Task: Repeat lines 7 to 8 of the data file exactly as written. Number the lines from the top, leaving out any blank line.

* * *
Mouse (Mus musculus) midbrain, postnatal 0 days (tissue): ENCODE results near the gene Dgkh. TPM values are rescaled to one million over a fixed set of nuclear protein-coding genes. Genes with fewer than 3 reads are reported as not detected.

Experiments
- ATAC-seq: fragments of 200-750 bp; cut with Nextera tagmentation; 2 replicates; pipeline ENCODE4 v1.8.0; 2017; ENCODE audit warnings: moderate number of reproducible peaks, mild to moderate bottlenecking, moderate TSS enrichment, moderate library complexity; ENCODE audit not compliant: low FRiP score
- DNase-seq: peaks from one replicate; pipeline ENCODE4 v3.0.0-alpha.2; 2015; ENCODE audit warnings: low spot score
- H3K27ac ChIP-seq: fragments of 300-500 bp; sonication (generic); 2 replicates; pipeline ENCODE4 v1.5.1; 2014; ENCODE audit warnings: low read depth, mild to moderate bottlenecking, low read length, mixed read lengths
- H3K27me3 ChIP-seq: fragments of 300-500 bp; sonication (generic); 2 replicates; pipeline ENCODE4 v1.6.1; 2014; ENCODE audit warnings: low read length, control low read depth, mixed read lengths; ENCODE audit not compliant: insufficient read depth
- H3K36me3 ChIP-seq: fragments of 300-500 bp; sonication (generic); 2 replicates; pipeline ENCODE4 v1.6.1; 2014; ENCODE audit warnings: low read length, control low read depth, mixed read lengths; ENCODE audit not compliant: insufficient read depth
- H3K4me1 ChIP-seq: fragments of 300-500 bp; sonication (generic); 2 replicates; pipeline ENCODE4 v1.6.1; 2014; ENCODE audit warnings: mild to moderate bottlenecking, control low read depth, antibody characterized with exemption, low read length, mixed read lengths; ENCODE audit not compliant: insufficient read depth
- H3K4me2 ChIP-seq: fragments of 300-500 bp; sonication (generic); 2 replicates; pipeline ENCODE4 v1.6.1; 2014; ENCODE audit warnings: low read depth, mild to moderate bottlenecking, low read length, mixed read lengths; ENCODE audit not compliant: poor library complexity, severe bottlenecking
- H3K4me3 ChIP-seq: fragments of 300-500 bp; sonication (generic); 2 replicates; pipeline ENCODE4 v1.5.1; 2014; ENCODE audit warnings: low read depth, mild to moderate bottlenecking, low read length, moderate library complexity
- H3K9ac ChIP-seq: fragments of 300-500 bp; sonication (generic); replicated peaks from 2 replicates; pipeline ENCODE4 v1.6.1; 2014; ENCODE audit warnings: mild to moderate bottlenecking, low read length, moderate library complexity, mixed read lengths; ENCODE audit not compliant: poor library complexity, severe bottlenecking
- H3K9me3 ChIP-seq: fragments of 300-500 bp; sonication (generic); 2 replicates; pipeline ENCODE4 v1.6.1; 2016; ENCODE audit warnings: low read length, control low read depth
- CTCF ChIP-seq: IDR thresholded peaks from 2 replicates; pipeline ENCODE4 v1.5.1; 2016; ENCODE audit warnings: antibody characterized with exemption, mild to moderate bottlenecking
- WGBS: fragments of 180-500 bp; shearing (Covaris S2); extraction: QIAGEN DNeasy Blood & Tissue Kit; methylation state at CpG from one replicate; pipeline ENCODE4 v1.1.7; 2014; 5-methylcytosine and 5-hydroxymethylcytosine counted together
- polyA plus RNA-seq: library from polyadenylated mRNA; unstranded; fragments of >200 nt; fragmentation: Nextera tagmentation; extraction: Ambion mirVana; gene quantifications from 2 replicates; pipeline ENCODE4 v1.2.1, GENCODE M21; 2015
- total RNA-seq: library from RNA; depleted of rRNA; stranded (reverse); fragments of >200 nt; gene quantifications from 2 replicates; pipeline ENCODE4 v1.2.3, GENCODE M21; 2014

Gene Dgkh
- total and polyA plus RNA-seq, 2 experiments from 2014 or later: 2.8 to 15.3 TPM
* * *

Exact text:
- H3K36me3 ChIP-seq: fragments of 300-500 bp; sonication (generic); 2 replicates; pipeline ENCODE4 v1.6.1; 2014; ENCODE audit warnings: low read length, control low read depth, mixed read lengths; ENCODE audit not compliant: insufficient read depth
- H3K4me1 ChIP-seq: fragments of 300-500 bp; sonication (generic); 2 replicates; pipeline ENCODE4 v1.6.1; 2014; ENCODE audit warnings: mild to moderate bottlenecking, control low read depth, antibody characterized with exemption, low read length, mixed read lengths; ENCODE audit not compliant: insufficient read depth